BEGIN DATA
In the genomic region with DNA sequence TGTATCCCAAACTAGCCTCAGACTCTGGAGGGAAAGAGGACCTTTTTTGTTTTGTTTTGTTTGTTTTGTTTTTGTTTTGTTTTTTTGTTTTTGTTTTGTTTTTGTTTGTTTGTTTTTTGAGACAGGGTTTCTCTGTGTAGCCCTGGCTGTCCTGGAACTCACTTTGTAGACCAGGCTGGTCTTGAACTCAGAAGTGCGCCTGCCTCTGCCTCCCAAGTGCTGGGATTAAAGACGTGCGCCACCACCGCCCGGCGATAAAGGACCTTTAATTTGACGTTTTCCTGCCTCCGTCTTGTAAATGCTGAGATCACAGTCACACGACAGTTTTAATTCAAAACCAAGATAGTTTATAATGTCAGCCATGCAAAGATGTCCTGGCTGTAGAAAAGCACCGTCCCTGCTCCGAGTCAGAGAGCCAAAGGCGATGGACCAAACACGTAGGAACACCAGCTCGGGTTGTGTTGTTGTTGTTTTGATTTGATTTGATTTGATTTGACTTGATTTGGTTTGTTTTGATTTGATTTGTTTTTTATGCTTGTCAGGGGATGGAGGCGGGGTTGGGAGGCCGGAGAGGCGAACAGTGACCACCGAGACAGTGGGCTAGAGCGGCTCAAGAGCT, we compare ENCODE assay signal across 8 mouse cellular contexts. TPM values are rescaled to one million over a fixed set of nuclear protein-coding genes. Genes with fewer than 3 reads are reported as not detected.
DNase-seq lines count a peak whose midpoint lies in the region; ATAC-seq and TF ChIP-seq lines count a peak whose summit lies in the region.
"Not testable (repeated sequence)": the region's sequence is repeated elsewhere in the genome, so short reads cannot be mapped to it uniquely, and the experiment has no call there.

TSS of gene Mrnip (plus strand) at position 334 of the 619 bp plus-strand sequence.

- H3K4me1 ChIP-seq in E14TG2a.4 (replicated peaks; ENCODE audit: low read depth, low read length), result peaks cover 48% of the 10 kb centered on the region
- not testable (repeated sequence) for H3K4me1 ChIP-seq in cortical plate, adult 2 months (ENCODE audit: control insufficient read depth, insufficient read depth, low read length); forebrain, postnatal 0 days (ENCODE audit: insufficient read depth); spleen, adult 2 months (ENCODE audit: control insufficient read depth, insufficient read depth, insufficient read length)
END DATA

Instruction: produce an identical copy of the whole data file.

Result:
In the genomic region with DNA sequence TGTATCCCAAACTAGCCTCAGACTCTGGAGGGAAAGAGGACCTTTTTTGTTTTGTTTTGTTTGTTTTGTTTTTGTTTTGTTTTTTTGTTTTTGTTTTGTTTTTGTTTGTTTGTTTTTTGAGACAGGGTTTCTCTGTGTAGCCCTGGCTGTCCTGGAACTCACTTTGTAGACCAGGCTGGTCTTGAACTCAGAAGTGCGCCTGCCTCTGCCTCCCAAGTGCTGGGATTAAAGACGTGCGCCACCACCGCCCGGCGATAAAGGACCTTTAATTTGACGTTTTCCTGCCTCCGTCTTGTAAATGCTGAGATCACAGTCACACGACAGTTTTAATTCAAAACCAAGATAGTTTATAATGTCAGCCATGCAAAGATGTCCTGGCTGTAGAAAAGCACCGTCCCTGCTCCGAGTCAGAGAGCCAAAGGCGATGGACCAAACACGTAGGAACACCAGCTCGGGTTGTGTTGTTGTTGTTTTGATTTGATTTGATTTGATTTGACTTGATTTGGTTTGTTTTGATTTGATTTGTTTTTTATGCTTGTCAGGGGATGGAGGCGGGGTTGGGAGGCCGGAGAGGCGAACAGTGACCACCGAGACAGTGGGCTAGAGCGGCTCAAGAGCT, we compare ENCODE assay signal across 8 mouse cellular contexts. TPM values are rescaled to one million over a fixed set of nuclear protein-coding genes. Genes with fewer than 3 reads are reported as not detected.
DNase-seq lines count a peak whose midpoint lies in the region; ATAC-seq and TF ChIP-seq lines count a peak whose summit lies in the region.
"Not testable (repeated sequence)": the region's sequence is repeated elsewhere in the genome, so short reads cannot be mapped to it uniquely, and the experiment has no call there.

TSS of gene Mrnip (plus strand) at position 334 of the 619 bp plus-strand sequence.

- H3K4me1 ChIP-seq in E14TG2a.4 (replicated peaks; ENCODE audit: low read depth, low read length), result peaks cover 48% of the 10 kb centered on the region
- not testable (repeated sequence) for H3K4me1 ChIP-seq in cortical plate, adult 2 months (ENCODE audit: control insufficient read depth, insufficient read depth, low read length); forebrain, postnatal 0 days (ENCODE audit: insufficient read depth); spleen, adult 2 months (ENCODE audit: control insufficient read depth, insufficient read depth, insufficient read length)